"I'm a woman and can't be taken for granted. Life's a bitch, now so am I."
Robert Rodriguez made us wait an agonizingly long seven years before he felt that the script for the follow-up to Sin City was good enough to go into production, but the extra three months it took for him to choose the actress to play the femme fatale in the movie were almost unbearable. It was recently revealed that Eva Green has been selected to play Ava Lord in Sin City: A Dame to Kill For, inspired casting that already has fans of the original movie and of the comic books created by Frank Miller salivating for opening day.
You can't have a great hero without a great villain. After all, it's the dastardly actions of the villains that provide the necessary obstacles for the heroes to overcome to achieve their greatness. But, just because a villain is evil to the core, that doesn't mean that she can't also be incredibly sexy. Help us choose the movies that have the hottest, the sexiest, the deadliest female villains.
Rate the Top 10 Hottest Female Movie Villains >>
Posted 02.27.13 by BrentJS
Even though visionary writer-director Quentin Tarantino is arguably at the height of his career right now, with his latest movie, the Western-set-in-the-Deep South Django Unchained, both a commercial success — at $138 million and counting it is his highest-grossing North American release — and a critical favorite — it's nominated for five Academy Awards (on top of the Golden Globe it earned him for Best Screenplay - Motion Picture) — he is no less a controversial and divisive filmmaker today than when his first movie debuted back in 1992. Fellow filmmaker and frequent Tarantino critic Spike Lee is one of the most vocal opponents of his latest movie, saying Django Unchained is "disrespectful" of the history of slavery (though he admitted that he hasn't seen the movie and has no intention of seeing it). Other important figures in the black community have come out in support of the movie, however, such as Rev. Jesse Jackson, who applauded Django Unchained, saying that it captured "the cultural, physical and psychological pain" of slavery.
If you're one of the many for whom Django Unchained was an introduction to the violent, cool, hyper-realistic world of Quentin Tarantino cinema and now you are wondering what you've been missing all of these years (or, conversely, you hated it and want some more fuel to heap on the Tarantino fire), we've put together a list of movies that can help you become more knowledgeable of the style and language of his movies. We're not promising that you're going to love all of the movies on the list or get all of his cultural and cinematic references, but, in less than eight hours' time, you will be able to hold your own the next time Tarantino's name pops up in conversation. Let's do it! Both barrels blazing! >> Posted 01.22.13 by BrentJS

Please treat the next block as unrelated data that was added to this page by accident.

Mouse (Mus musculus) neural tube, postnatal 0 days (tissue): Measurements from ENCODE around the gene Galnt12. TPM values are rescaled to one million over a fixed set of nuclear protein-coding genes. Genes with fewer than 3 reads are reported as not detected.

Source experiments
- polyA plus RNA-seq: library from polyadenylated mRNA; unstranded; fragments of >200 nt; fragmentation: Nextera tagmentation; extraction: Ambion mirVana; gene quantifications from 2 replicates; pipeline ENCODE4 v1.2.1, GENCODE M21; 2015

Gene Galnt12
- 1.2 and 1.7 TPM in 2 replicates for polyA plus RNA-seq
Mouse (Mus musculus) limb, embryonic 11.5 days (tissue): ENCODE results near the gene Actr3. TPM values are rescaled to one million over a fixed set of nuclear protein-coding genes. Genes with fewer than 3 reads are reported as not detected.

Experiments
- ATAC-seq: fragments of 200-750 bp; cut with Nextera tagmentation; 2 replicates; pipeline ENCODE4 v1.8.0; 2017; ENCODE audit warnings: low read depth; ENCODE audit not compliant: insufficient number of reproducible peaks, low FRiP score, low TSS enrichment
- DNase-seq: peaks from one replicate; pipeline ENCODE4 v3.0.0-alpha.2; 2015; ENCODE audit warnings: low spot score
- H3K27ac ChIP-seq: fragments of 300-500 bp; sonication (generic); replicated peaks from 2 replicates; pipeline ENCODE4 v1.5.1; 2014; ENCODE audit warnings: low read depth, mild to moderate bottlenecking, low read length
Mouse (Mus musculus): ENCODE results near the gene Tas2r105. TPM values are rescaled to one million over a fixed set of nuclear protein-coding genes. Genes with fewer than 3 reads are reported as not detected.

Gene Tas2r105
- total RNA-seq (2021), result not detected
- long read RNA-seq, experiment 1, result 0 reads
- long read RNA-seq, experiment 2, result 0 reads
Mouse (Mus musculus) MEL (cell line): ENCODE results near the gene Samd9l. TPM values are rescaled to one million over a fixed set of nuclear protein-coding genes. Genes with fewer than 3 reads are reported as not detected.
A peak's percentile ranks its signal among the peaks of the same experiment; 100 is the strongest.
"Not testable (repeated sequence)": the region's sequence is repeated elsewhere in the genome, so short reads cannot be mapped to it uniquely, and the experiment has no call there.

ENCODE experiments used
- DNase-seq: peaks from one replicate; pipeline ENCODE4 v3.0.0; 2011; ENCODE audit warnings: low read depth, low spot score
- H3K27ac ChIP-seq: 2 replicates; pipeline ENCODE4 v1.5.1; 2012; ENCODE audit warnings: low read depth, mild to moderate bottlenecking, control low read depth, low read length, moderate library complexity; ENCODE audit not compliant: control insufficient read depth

"No women, no kids, that's the rules."
In a civil society, there are few professions more reprehensible than that of hitman, cleaner, assassin, a job that, by definition, requires the death of another human being to exist at all. In real life, you wouldn't want to meet a hitman, let alone get to know one, but Hollywood hitmen are often far more interesting, engaging, relatable and...handsome, like Brad Pitt in his new movie, Killing Them Softly. Of course, it wouldn't be fair to dismiss Pitt's second go-round — the first being John Smith in Mr. & Mrs. Smith — as a contender for the movie hitmen hall of fame based solely on his looks, so we'll reserve judgment until Killing Them Softly debuts on Friday. In the meantime, help us determine what sort of competition Pitt's Jackie Cogan is up against by ranking the best movie hitmen of all time.
Rate the Top 10 Best Movie Hitmen >>killer entertainment news
Weeknights after the movies Posted 11.26.12 by BrentJS
"Revenge is never a straight line. It’s a forest. And like a forest it’s easy to lose your way… To get lost… To forget where you came in."
Enter a vast cinematic world that feels very much like our own, but hyperrealistic — groovy, violent, romantic, frightening and filled with characters so interesting that even the most dastardly of them can be relatable, even likeable. The only rule in this world is that revenge can and will be served, be it at the end of a legendary samurai's sword or in a hail of double-barreled justice. Oooh, that’s a bingo! >> Posted 11.20.12 by BrentJS
If Robert Rodriguez's Machete is even half as good as the trailer, the pic will certainly be the best movie featuring the knife named in the title. Meanwhile, the title character's knife-adorned wardrobe — and the clip of Danny Trejo swinging a bladed morning star and bungee jumping with entrails — begged the question: What are the most memorable movie scenes where a knife plays a leading role?
see the 10 scenes that made our list >> Posted 09.03.10 by reelz
A few months back, Quentin Tarantino stated publicly that he will be doing Kill Bill 3. Shortly thereafter, Uma Thurman confirmed that she had already talked with Tarantino about starring once again as The Bride.